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Two-thirds of the British piled on the pounds at closing

Two-thirds of the British have pounded on the pounds at closing, with one in twenty admitting they are too ‘afraid’ to stand on the scales

  • A third of the population has gained half a stone or more in eight weeks
  • Is because NHS data shows that obese people are 40% more likely to die from COVID-19
  • Being fat makes it difficult for the lungs to supply oxygen to vital organs, doctors say
  • Here’s how you can help people affected by Covid-19

Two out of three Britons admit to stacking on the pounds during the two-month coronavirus lock.

A third of the population has gained half a stone or more in the eight weeks since everything but essential travel was banned and exercise restricted.

According to the survey of 1,000 British people, one in 20 said they had gained so much weight that they were too “afraid” to stand on the scales.

The troubling finding comes after NHS data reveal that obese people are more likely to die from COVID-19.

Analysis of 17,000 NHS admissions found that the death rate was nearly 40 percent higher in patients with a BMI over 30.

Those who are overweight and unfit have a lower lung capacity than healthy people, making it difficult to get oxygen and blood through the body.

When COVID-19 strikes, it becomes more difficult to breathe and the oxygen supply is blocked even more, ultimately overwhelming the bodies of obese people.

This is why overweight and obese people in intensive care more often need help breathing and support kidney function, experts say.

Two in three Britons admit they have accumulated pounds during the two-month coronavirus lock (file)

Two in three Britons admit they have accumulated pounds during the two-month coronavirus lock (file)

The latest survey, commissioned by Slimfast, found that it was mainly young people and women who gained weight, The times reports.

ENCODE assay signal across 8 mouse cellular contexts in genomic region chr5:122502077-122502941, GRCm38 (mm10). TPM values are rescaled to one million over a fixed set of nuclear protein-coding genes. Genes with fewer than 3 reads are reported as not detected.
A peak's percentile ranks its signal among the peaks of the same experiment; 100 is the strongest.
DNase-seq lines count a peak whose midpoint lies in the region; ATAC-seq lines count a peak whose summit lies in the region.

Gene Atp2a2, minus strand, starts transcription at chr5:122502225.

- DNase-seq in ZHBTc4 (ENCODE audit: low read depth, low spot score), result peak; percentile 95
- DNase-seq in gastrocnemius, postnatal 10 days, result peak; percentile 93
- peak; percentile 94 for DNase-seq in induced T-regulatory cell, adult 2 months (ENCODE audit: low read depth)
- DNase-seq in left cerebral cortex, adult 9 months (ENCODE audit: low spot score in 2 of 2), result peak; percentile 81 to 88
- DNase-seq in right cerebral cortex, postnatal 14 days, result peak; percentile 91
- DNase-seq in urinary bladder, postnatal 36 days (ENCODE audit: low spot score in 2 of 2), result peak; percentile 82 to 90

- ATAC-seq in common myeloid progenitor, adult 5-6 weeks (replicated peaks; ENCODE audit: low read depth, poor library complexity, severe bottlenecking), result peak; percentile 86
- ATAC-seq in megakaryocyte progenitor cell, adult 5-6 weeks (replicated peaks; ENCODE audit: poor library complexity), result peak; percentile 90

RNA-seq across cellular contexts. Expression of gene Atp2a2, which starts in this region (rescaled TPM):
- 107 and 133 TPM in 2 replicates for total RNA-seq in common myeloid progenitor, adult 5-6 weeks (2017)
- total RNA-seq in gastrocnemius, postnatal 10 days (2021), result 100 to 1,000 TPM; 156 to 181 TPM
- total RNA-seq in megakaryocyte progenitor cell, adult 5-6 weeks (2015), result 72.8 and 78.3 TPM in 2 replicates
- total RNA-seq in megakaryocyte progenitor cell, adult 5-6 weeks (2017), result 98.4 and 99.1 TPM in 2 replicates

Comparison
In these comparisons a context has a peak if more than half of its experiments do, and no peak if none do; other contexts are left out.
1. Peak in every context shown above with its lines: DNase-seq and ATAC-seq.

Two-thirds of those who had accumulated pounds were aged between 18 and 24. Less than half were over 65 years old.

More than 60 percent of women said they were now thicker than before closure, and one in ten said they were at least a stone heavier. About 57 percent of the men said they were heavier than two months ago.

WHY OBESITY CAUSES THE RISK OF COVID DIE?

Analysis of 17,000 NHS admissions found that the death rate was 37 percent higher in patients with a BMI over 30.

Those who are overweight and unfit have a lower lung capacity than healthy people, making it difficult to get oxygen and blood through the body.

When COVID-19 strikes, it becomes more difficult to breathe and the oxygen supply is blocked even more, ultimately overwhelming the bodies of obese people.

This is why overweight and obese people in intensive care more often need help breathing and support kidney function, experts say.

Doctors say fat people’s immune systems are constantly boosted as they try to protect and repair the damage inflammation causes to cells.

Using all its energy to fight inflammation means it The body’s defense system has few means to defend itself against a new infection such as COVID-19.

Obese people also tend to eat a diet that is very low in fiber and antioxidants – which keep the immune system healthy – such as fruits and vegetables.

One in three respondents said they gained weight from comfortable eating, while a quarter blamed a lack of exercise.

One-eighth said they had accumulated pounds because there was more food in the house, while one in 50 said they arrived because it didn’t matter because no one else would see them.

It comes after analysis from NHS hospitals last month revealed that obesity increases the risk of coronavirus death by nearly 40 percent.

The study, based on 17,000 COVID-19 admissions, found that a total of one-third of Britons hospitalized died with the life-threatening virus.

Death rates were 37 percent higher in obese patients, second only to dementia (39 percent) but more than heart disease (31 percent).

Heart disease was also found to be the most common underlying health condition in coronavirus patients hospitalized with the infection.

The study, considered the largest of its kind in Europe, found that more than half (53 percent) of the patients had at least one comorbidity.

Nearly a third (29 percent) suffered from heart disease – conditions that block blood vessels and make it difficult to pump blood and oxygen around the body.

Nearly a fifth (19 percent) had diabetes, the same number had lung disease, 15 percent had kidney disease, and 14 percent were asthmatic.

Strangely, less than 10 percent of hospital admissions smoked – more than a third less than the national rate of 14.4 percent.

It is the latest in a growing body of research that suggests that cigarette users have a lower risk of becoming seriously ill with COVID-19.

Researchers are struggling to suppress an apparently protective effect of cigarettes, which they have called “weird.”

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